Fallout from the destructive breach of Sony Pictures' computer network on November 24 and the struggle against the deluge of leaked internal documents has stretched from Tinseltown to DC and beyond.
President Obama on Friday said Sony "did the wrong thing" when pulling the movie at the heart of the breach, "The Interview," from theaters. Earlier in the day, the FBI said it hadNorth Korea was behind the attack. Hackers had broken into Sony's computer network and leaked thousands of revealing the Hollywood studio's secrets, demanding that the comedy about assassinating North Korea's leader be kept from release.
Some of the revelations have been merely interesting, a few have been shocking invasions of privacy, while others could damage individual reputations.
From backbiting executives to backroom deals, here are nine more things we learned about Sony. These revelations have been reported previously in a variety of publications.
1) Hell hath no fury like a Google scorned
at the prospect of Sony and the other Hollywood studios attempting to resurrect proposed Internet content-restriction laws -- the Stop Online Piracy Act (SOPA) and the Protect Intellectual Property Act (PIPA). Google general counsel Kent Walker wrote a scathing blog post.
"[O]ne disappointing part of this story is what this all means for the MPAA itself, an organization founded in part 'to promote and defend the First Amendment and artists' right to free expression,'" Walker wrote. "Why, then, is it trying to secretly censor the Internet?"
2) Google will fight The Law -- but will it win?
As part of the efforts to resurrect SOPA's intent through nonlegislative means, Google revealed that Mississippi state attorney general Jim Hood sent the search giant a 79-page subpoena. Google says it is similar to subpoenas discussed in leaked Sony emails, and the company plans to.
3) State Department gave two thumbs up to "The Interview"
Sony Pictures CEO Michael Lynton, aware of the sensitive nature of some of the material in "The Interview," screened the comedy to a US State Department official and received a stamp of approvalit was due in theaters. The unnamed official even signed off on the ending, depicting the assassination of Kim Jong-Un.
4) Snapchat CEO Evan Spiegel needed a hug
Spiegel was so upset when his personal emails to Lynton, who sits on Snapchat's board of directors, were exposed he had to on Twitter, so he said he went for a walk where he ran into a high school teacher. "She gave me a huge hug. I really needed it.". "I felt like I was going to cry all morning," he said in a statement to Snapchat employees and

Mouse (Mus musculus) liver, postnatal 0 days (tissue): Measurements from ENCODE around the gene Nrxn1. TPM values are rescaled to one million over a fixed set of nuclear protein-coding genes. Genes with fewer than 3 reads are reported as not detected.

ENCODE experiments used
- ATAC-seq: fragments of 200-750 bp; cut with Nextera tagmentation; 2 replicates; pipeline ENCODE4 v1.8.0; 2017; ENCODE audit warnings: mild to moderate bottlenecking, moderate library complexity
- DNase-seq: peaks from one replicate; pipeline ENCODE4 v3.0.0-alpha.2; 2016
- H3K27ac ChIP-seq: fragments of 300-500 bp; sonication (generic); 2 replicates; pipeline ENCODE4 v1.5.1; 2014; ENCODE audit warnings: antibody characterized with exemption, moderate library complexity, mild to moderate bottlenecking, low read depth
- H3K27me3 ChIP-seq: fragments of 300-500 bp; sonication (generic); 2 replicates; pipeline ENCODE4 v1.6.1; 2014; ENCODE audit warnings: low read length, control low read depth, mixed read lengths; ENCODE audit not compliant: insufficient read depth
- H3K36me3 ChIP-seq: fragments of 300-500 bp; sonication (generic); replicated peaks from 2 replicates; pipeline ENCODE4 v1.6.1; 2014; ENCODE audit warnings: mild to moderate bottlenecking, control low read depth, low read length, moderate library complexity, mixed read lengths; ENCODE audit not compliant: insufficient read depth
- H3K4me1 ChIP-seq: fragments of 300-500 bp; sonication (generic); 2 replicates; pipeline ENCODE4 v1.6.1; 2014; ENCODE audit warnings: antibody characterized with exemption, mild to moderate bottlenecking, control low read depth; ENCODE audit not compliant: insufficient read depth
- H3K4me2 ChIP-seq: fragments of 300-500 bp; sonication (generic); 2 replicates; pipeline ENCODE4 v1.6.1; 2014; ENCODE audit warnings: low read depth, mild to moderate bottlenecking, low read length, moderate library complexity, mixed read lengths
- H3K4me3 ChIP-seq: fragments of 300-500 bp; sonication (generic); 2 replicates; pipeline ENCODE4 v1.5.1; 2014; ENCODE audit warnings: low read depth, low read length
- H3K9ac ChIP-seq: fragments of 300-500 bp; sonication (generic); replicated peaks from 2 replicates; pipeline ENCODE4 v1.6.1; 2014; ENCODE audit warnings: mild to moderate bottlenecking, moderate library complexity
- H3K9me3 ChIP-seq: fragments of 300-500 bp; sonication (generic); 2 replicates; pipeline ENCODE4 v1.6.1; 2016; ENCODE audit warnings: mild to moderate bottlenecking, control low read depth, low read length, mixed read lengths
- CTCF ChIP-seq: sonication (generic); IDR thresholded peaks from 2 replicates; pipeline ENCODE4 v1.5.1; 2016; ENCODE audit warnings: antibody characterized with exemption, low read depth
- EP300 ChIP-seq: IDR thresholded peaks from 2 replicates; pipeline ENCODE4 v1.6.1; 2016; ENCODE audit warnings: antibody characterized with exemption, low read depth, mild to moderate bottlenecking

5) Even Kanye must pitch
Apparently, Kanye West is in "The Interview" for a hot minute. Perhaps it's connected to West's creative director Elon Rutberg pitching Sony Pictures co-chair Amy Pascal on a film. "[W]e have a major film project coming up that involves both cinematic and technological innovation, so I naturally thought Sony and wanted to reach out," he said, according to the Daily Beast.
6) QR codes are worth more than Google Glass
More Sony emails revealed Snapchat acquired several startups, including $15 million for one making an Internet-connected headset similar to Google Glass, and another for $50 million whose technology reads iBeacons and those pixelated black-and-white boxes called QR codes. QR codes, really.
7) Mark Zuckerberg really, really hated "The Social Network"
We knew Zuckerberg was no fan of the movie about Facebook's origins, but we didn't know until Sony's emails were exposed that Zuck tried to kill the flick outright. "I said to Zuckerberg when he tried to stop 'The Social Network,' 'No one wants their sophomore year in college examined or portrayed,'" Lynton is said to have written in one email, reported Business Insider.
8) And for my next witness, your honor
Next up in court: Sony employees, both current and former. Thealleging Sony mishandled the personal information of employees by not having better computer security has been filed.
9) Costliest "Interview" ever?
The stars of the movie that led to the hack that kicked this whole thing off were well-compensated. Seth Rogen was paid $8.4 million, and James Franco got $6.5 million. All told, $44 million was spent on a movie that may never be seen, according to Bloomberg.
Or will it? Following President Obama's comments on Friday that Sony made a mistake by cancelling the film's scheduled release, Sony Pictures sent a statement to the press saying it was looking at "" for making sure "The Interview" isn't left on the cutting-room floor.
Facebook and Snapchat declined to comment. Sony Pictures didn't return requests for comment.